Background: The use of potentially infected donor hearts has been advocated to extend the supply of available hearts for transplantation. Methods: To determine whether bacterial transmission from donor to recipient can occur with heart transplantation, we reviewed our experience with the 347 patients who received 360 heart transplants in the Utah Transplant Affiliated Hospitals from 1988 to 1993. Results: During this time, nineteen donors had positive blood cultures before harvest. Sixteen donors had gram-positive bacteremia: Staphylococcus epidermidis (n = 9), Staphylococcus aureus (n = 5), streptococcus (n = 2). Two donors had gram-negative bacteremia: serratia (n = 1) and acinetobacter (n = 1). One donor had blood cultures positive for both Escherichia coli and streptococcus. Infectious complications occurred in two of three recipients who received a heart from a donor with gram-negative bacteremia: Escherichia coli endocarditis, mediastinitis, sepsis and death in one, and serratia sepsis and mediastinitis in another. In each case the organisms and sensitivities were identical between donor and recipient. No infectious complications related to the donor heart occurred among the 16 recipients who received hearts from donors with gram positive bacteremia. Conclusions: (1) Bacterial transmission from donor heart to recipient can occur, (2) bacterial transmission appears to be more common with gram- negative organisms, and (3) infection of the recipient with a gram-negative organism from the donor heart is associated with significant morbidity and mortality.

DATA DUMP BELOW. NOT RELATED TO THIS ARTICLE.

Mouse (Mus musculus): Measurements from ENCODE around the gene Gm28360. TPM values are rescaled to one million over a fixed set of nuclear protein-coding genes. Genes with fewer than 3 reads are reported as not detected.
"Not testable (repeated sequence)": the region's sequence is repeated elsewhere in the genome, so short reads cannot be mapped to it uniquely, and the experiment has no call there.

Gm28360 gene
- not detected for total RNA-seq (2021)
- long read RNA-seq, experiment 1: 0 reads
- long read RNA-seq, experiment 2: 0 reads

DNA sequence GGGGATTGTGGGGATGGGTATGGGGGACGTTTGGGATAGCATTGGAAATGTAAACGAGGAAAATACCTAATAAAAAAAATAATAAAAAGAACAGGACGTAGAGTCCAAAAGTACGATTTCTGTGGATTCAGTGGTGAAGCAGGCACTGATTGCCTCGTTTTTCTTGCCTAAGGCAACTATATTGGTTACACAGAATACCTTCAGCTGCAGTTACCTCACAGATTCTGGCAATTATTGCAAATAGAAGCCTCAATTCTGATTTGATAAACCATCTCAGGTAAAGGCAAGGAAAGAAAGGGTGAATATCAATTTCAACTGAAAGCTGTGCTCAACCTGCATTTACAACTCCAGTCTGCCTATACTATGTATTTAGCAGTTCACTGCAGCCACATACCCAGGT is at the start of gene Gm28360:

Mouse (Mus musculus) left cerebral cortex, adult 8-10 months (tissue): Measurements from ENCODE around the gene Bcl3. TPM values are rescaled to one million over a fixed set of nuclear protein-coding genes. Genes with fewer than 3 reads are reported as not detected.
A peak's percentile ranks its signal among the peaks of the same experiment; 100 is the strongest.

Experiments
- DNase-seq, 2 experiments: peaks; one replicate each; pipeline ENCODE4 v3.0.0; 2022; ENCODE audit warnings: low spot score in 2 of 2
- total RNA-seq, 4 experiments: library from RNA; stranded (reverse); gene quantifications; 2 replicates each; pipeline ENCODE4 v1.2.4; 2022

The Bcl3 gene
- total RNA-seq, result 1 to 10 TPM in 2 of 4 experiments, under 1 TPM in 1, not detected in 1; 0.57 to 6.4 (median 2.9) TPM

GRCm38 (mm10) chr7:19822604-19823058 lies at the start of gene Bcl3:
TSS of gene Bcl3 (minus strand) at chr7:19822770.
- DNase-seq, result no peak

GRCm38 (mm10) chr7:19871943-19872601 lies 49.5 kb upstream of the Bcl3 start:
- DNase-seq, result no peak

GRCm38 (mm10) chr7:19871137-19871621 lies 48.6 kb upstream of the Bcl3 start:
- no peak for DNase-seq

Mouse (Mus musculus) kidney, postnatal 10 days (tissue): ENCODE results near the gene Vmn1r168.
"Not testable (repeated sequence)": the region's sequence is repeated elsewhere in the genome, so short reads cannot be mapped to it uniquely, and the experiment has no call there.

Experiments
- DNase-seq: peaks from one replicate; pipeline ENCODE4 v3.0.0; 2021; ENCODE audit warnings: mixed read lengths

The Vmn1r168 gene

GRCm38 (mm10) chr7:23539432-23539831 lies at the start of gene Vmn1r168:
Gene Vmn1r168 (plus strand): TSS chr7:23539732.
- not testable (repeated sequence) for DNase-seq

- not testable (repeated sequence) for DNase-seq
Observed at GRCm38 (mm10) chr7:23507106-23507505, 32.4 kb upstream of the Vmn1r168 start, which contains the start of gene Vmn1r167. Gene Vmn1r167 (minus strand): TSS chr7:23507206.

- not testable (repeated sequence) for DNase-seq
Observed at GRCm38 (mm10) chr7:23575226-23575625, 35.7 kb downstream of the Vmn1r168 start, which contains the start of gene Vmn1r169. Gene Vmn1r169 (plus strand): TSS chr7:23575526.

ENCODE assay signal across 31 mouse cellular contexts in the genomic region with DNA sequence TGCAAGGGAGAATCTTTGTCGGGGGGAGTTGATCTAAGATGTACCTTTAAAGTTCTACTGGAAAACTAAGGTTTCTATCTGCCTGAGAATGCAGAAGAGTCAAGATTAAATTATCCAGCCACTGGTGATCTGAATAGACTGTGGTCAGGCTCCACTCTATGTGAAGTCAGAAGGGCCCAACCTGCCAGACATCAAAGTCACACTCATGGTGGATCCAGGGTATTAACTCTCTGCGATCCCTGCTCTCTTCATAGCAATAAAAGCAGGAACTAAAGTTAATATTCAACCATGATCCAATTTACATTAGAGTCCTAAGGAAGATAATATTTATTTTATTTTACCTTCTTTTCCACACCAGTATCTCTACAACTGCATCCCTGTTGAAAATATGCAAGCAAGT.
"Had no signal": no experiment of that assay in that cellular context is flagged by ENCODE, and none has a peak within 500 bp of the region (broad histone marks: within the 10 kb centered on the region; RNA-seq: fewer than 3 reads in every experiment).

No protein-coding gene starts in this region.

|Original language||English (US)|
|Number of pages||5|
|Journal||Journal of Heart and Lung Transplantation|
|State||Published - 1995|
ASJC Scopus subject areas
- Pulmonary and Respiratory Medicine
- Cardiology and Cardiovascular Medicine